• Eastern Balochistan is completely tribal, and chiefs such as Nawab Khair Bux Mari and Nawab Akbar Bugti are the main movers and shakers. This region is the nucleus of the insurgency. Eastern Balochistan is notorious for its lawlessness, and the writ of the state is weak in the face of the tribal networks that have been established. The Sui gas fields are situated in the areas dominated by Nawab Akbar Bugti, while Kohlu is Nawab Khair Bux Mari's domain.

    Players in the game
    It is in eastern Balochistan, though, where the real problems lie. Here, Sardar Attaullah Khan Mengal, Nawab Akbar Bugti and Nawab Khair Bux Mari are lined up on one side against Pakistan's military on the other.

    During the Soviet invasion of Afghanistan in the 1980s, which saw anti-US Islamic Iran, pro-Moscow Afghanistan and non-aligned but clearly Soviet sympathizer India on the one side, Pakistan was always reckoned by the former USSR as the strongest US link in the region, but with Balochistan as its Achilles' heel. The pro-Soviet sentiments of Sardar Attaullah, Nawab Bugti and Nawab Mari played an important role in influencing Balochistan as anti-US in a heavily pro-US Pakistan.

    Sardar Attaullah played an important role in instigating an armed rebellion with Nawab Bugti and Nawab Mari in the mid-1970s, during the administration of Zulfiqar Ali Bhutto. It was crushed with brute military force. All three powerful tribal chiefs went into exile.

    The most significant exile was that of Mari, who went to Afghanistan, along with about 12,000 of his men. They established themselves in Kandahar and Hilmand and were courted by the communist government in Kabul and given military training. Mari's son, Nawabzada Balaach Mari, was sent to Moscow, where he graduated as an electronics engineer.

    After the fall of the communist government in Kabul in the early 1990s, the Mari tribes returned to their homes, but they retained their connections with the pro-Moscow world and sympathizers in India. Today, Balaach Mari and his thousands of followers are the real vanguard of the insurgency and carry the ideological torch.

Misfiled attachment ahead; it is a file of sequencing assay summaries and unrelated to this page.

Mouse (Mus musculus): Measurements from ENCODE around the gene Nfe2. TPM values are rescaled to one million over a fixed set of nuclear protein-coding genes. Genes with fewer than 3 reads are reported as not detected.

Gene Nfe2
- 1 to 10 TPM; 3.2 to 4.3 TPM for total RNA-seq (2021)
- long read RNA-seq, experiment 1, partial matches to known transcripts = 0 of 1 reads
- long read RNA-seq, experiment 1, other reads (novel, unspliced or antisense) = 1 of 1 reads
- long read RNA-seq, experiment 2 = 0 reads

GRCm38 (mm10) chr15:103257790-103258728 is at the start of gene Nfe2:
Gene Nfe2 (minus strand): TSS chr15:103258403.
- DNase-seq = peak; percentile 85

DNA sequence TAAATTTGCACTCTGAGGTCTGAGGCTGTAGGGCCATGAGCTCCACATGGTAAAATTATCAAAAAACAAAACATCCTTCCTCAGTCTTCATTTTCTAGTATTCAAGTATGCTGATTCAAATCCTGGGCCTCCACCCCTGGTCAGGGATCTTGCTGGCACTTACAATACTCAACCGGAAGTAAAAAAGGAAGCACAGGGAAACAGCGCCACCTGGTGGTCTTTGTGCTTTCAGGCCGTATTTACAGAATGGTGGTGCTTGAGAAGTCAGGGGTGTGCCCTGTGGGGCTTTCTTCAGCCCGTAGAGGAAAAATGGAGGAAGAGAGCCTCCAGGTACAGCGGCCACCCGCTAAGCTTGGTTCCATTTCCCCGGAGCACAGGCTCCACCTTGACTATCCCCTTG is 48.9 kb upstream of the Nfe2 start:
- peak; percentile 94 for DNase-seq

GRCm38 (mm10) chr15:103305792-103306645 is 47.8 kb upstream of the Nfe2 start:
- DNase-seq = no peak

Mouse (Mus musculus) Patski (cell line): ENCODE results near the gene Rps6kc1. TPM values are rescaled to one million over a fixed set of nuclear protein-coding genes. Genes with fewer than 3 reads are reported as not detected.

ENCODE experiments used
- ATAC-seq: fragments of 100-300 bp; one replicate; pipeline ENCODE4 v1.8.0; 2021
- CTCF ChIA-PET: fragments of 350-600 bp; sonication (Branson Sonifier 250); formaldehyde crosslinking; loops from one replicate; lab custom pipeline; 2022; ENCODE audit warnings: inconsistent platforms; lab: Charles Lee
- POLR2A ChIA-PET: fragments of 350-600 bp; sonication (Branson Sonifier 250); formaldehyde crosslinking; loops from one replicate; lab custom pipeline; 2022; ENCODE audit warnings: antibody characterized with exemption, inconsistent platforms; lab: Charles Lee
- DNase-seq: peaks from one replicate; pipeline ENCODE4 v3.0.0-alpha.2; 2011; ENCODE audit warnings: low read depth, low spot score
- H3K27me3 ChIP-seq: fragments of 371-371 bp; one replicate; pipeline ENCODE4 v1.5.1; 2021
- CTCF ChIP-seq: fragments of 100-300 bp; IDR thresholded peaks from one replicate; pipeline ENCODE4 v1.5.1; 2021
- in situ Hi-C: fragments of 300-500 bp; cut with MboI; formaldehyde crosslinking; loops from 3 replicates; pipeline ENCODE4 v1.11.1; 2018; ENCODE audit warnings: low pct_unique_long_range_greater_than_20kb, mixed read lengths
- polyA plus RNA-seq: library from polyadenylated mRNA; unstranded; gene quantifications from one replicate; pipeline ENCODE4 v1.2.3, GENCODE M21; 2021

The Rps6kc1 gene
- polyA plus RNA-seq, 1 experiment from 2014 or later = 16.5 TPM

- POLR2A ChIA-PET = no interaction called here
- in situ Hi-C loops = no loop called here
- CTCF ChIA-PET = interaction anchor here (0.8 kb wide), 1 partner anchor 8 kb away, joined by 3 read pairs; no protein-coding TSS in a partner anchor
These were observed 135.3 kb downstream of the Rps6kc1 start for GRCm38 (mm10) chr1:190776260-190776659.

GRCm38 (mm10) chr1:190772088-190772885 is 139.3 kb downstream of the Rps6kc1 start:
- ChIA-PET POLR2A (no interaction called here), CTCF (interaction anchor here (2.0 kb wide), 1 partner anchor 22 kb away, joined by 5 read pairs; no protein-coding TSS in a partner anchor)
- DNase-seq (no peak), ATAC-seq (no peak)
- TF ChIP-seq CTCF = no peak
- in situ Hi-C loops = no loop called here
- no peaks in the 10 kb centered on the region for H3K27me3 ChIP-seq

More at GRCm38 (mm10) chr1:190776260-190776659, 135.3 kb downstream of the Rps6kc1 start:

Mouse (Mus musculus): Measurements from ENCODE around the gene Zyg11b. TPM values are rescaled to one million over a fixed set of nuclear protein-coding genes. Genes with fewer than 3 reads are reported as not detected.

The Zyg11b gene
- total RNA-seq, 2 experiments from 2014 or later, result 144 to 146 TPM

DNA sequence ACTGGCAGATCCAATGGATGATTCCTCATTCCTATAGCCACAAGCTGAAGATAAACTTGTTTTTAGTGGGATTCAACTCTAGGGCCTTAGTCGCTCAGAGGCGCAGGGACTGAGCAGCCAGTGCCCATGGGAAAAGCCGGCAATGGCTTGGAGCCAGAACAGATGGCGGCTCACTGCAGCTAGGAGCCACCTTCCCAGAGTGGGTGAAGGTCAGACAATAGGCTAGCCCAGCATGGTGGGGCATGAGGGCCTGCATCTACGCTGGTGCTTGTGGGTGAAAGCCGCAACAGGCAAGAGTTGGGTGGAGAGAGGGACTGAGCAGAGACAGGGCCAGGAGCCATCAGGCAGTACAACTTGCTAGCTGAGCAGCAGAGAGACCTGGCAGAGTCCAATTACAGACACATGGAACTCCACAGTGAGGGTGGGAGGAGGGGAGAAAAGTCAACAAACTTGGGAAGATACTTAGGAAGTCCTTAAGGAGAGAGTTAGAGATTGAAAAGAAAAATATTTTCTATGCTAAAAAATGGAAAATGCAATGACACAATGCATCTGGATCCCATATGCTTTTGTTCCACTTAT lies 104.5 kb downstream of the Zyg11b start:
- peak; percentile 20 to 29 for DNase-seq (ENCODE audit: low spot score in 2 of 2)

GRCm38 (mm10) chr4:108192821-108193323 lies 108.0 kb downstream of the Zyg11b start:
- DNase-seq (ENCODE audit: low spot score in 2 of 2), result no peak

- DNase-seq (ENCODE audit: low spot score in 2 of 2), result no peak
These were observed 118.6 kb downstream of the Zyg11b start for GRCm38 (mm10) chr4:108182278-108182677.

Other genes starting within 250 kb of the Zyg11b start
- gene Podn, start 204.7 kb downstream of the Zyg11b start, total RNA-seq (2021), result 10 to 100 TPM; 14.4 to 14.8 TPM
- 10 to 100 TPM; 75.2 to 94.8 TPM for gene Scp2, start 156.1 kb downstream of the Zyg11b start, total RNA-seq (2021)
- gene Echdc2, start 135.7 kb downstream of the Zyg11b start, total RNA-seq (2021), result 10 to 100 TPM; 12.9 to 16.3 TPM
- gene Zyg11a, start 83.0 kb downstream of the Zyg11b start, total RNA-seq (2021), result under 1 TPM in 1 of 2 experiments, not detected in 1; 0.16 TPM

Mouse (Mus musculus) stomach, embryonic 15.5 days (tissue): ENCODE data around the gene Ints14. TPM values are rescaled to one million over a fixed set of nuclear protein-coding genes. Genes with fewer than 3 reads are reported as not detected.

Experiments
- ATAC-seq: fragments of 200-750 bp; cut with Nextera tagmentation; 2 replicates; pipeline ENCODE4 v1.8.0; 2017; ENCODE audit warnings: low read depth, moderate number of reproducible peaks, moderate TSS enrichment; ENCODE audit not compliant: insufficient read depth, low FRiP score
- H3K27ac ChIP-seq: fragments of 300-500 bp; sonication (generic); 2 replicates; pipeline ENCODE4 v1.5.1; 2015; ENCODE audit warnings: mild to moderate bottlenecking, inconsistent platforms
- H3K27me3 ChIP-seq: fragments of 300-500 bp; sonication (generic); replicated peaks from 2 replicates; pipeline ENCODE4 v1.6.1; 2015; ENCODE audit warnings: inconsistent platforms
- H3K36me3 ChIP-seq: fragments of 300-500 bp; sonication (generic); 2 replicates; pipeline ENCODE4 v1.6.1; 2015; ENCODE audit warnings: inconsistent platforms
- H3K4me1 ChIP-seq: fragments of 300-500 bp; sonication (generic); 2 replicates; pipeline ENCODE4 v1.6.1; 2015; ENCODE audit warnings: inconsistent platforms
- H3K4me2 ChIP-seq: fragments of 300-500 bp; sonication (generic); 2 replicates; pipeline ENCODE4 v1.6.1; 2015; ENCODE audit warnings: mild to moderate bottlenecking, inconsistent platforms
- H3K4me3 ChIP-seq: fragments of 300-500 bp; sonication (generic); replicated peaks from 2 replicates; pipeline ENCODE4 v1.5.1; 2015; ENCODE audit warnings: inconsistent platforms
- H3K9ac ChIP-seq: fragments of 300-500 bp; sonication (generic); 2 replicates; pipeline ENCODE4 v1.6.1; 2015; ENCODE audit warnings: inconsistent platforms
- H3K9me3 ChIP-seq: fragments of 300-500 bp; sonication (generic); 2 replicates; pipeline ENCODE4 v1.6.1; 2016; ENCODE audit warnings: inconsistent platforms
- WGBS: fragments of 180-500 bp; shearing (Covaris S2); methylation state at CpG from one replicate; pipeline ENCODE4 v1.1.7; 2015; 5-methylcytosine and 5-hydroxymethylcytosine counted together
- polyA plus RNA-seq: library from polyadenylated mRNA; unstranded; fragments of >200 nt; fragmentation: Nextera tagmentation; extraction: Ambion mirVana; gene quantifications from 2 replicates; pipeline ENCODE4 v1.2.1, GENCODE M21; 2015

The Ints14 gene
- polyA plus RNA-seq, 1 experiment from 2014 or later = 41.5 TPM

The most dangerous region in eastern Balochistan is Kohlu, where, in more than 30 camps, hundreds of Mari tribals are engaged in military training and instruction in guerrilla warfare. Special study circles have been established under Balaach Mari's supervision to indoctrinate Baloch youths with separatist (Baloch) ideology and the two-nation theory (the basis on which British India was partitioned in 1947 to create Muslim-dominated Pakistan and Hindu India).

    Nawab Akbar Bugti is viewed as a "moderate" and has apparently dissociated himself from any insurgency, yet he is pulling the strings behind 10,000 powerful insurgent tribals in Dera Bugti and Sui.

    While Sardar Attaullah Khan Mengal speaks for the rights of Balochistan on the political forum, he does not actively command a strong rebellious youth in his domain of Wad (Khizdar).

    The central government reacts
    On Tuesday night, speaking on a local private channel, Musharraf warned insurgents of a military operation and said that this was not the 1970s when they could hide in the mountains. "They will be struck with weapons and they will not know what has happened to them."

    Later, on another channel, Nawabzada Balaach warned the government, "I have just heard Musharraf threatening us. I tell him, it is not the 1970s either, that through military force they can suppress us. They should learn a lesson from Iraq where the world-best US army has failed to overwhelm the local resistance."

    Behind Musharraf's threats, though, and even though the tribals have seriously challenged state writ, the government is extremely hesitant to use the force it used in the South Waziristan tribal area last year to flush out foreign fighters, for several reasons:
  • Musharraf is already being pushed to the wall by his military commanders on several issues, especially in dealing with India and his pro-US stance.
  • On the issue of Musharraf reneging on an earlier pledge to shed his uniform at the end of last year, political forces are already ganging up against him.
  • With regard to the South Waziristan operations, liberal forces such as the Pakistan People's Party adopted a silent stance, but on Balochistan all political parties can be expected to vent their disapproval.
  • In such an overall negative environment, the chances of a counter-military coup against Musharraf increase. Musharraf came to power in a 1999 coup.

    Despite all of this, Musharraf appears to have little option other than military force, the consequences be damned.

    Syed Saleem Shahzad, Bureau Chief, Pakistan, Asia Times Online. He can be reached at saleem_shahzad2002@yahoo.com

    (Copyright 2005 Asia Times Online Ltd. All rights reserved. Please contact us for information on sales, syndication and republishing.)